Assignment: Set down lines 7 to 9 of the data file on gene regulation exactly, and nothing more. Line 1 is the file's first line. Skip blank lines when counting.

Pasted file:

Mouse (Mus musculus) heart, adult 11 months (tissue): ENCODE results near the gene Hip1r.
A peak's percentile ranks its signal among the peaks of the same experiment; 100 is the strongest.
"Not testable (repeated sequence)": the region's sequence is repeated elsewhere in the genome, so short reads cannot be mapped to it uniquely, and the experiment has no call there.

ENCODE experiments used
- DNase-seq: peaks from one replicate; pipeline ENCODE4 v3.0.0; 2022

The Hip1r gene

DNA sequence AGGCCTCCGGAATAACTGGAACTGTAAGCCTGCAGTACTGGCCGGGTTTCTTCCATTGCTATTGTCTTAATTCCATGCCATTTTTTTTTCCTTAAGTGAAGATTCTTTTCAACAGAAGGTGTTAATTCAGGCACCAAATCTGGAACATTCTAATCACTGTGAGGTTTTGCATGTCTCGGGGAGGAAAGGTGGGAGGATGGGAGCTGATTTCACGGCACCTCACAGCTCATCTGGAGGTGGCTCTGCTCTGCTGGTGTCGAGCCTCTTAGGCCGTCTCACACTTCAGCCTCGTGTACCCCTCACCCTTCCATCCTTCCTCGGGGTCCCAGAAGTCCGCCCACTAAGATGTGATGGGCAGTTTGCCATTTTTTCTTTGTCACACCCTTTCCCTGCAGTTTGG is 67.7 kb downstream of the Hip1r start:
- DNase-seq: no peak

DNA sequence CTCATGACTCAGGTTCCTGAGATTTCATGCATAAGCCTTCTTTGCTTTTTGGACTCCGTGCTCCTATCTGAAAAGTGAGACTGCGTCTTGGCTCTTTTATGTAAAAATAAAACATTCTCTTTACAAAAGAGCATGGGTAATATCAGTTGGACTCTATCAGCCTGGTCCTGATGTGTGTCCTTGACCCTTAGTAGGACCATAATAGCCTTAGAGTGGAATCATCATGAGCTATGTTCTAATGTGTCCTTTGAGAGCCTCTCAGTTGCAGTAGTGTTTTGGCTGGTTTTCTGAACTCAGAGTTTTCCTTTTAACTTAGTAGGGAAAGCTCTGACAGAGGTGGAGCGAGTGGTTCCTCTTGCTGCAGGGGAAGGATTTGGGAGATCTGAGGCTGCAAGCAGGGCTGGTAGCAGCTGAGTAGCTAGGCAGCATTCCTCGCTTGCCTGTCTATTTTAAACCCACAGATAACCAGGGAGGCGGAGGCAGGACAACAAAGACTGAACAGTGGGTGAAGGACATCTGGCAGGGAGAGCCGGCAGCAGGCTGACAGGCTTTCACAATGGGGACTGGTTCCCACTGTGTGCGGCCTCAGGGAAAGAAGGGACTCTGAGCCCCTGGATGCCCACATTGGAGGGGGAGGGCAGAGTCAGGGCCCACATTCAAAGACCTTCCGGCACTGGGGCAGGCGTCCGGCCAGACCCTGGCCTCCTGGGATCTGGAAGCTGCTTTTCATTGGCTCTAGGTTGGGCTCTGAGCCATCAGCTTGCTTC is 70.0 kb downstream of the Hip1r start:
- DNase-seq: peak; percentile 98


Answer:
DNA sequence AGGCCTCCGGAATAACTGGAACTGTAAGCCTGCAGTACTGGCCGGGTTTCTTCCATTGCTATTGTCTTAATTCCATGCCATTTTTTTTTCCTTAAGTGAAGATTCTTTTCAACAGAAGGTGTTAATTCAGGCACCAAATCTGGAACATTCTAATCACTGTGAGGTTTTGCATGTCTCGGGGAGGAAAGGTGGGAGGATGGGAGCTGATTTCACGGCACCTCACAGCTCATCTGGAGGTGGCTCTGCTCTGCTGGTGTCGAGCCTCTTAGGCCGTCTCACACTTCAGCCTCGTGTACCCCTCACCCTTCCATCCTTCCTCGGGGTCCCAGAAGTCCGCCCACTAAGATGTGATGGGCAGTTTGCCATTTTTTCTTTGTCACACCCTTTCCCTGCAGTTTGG is 67.7 kb downstream of the Hip1r start:
- DNase-seq: no peak

DNA sequence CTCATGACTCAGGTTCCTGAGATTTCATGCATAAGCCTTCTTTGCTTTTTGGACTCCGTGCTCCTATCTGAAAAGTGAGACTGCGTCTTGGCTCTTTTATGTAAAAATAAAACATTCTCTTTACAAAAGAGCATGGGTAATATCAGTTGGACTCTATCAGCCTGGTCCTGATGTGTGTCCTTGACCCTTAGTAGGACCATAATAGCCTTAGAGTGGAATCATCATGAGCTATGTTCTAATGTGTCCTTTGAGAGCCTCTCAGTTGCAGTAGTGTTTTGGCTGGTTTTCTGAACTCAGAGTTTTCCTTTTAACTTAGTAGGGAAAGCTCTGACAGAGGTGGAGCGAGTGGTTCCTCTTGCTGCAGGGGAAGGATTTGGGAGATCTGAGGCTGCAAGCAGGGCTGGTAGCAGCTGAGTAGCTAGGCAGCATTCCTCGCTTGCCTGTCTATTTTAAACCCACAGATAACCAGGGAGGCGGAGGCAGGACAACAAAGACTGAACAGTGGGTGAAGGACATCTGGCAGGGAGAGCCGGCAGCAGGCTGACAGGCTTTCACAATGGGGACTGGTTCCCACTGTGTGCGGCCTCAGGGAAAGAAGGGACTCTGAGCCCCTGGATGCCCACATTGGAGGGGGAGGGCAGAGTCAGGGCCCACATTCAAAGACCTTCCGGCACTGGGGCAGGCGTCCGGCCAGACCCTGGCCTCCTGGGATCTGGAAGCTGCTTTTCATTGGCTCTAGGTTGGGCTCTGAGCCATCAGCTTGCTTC is 70.0 kb downstream of the Hip1r start: